Franklin County Animal Shelter in Winchester, TN with Reviews -
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By: donaldb2
Franklin County Health Department
This health department is the most disorganized, infuriating excuse for public health I ve ever had the misfortune of visiting in my life. My girlfriend was in crippling pain and was at risk of infertility, and they wouldn t schedule me in for another week (likely because they close extremely early.) This forces me to go to another local health provider, where they will charge me exorbitant fees for this one, single pill that she needs. The nurses and clerks are completely incompetent, spending hours on the phone because they can t answer simple questions. When the sloth-like nurse finally gets around to seeing you, you will find that your child probably knows more about medicine that she does. DO NOT GO HERE unless you enjoy the feeling of hot blood rushing to your face in anger.
Tips & Advices
Most city and county shelters offer affordable spay/neuter services. SPCA and Humane Society shelters also are known for their low-cost spay/neuter programs.
Shelters typically offer spay/neuter surgery, vaccinations, microchipping and some essential medical treatment (deworming, mange treatment) to animals being adopted from the shelter. For other veterinary services, you will need to find a vet.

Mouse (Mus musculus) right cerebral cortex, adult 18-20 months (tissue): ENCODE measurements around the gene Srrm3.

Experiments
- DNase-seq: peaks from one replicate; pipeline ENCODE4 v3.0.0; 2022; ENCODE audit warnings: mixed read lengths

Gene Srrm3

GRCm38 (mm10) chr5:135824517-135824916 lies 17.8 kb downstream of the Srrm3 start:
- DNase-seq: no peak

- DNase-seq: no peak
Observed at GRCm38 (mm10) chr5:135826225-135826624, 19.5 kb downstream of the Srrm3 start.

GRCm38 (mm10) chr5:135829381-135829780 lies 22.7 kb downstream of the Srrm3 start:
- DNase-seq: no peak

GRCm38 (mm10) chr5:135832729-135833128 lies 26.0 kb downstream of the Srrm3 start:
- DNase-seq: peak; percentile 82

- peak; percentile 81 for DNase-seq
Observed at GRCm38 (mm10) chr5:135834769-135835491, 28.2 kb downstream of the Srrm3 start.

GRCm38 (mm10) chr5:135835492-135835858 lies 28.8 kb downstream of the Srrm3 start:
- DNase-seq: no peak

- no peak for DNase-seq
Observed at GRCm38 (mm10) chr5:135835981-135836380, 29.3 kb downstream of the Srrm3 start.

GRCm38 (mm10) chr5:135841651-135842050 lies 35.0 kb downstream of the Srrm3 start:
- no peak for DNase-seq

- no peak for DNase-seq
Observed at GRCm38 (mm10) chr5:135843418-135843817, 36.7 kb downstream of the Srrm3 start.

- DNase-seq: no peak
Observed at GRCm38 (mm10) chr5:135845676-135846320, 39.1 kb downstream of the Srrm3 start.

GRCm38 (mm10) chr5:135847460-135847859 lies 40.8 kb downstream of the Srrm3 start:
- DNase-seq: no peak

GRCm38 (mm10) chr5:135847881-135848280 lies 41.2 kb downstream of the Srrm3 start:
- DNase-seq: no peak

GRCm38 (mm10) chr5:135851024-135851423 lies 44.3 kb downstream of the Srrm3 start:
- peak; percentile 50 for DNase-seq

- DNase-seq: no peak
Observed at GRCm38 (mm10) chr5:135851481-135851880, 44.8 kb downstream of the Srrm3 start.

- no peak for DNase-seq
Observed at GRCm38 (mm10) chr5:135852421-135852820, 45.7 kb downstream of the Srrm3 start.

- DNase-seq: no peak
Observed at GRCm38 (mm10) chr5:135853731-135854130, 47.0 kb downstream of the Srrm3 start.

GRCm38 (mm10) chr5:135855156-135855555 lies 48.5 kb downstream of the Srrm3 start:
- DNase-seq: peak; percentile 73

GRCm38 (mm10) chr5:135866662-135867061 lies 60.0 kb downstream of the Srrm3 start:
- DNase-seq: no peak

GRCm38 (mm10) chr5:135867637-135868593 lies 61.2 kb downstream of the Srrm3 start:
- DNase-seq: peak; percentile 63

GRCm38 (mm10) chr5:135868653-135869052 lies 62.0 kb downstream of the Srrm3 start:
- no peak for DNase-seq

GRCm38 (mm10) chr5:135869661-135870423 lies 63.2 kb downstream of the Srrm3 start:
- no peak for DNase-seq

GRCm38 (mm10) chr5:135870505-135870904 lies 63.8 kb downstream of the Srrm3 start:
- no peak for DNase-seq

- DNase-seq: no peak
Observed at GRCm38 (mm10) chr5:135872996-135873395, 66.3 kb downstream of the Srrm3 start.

No-kill and low-kill shelters will state it in their online profile and other official materials. They will usually explain what their process/policy is for looking after the animals in their care. These are also known as “limited admission” shelters because they are usually at full capacity most or all of the time. Also, they often work with rescue organizations or county Animal Services authorities to accommodate animals living in inhumane conditions, abandoned or injured animals.
Anyone can bring a lost animal to a county or municipal shelter. However, private shelters affiliated with rescues often will not accept animals, whether lost or surrendered by owners. Shelters with low-kill policies often have a limited admission capability.
Adopting an adult dog from a county or city shelter usually costs $75-$100. Young adult purebreds and puppies often have a higher adoption fee.  The fee to adopt a cat is usually about $50– sometimes with discounts if one new owner adopts two cats. The adoption fee usually covers the cost of spay/neuter surgery and essential vaccinations.

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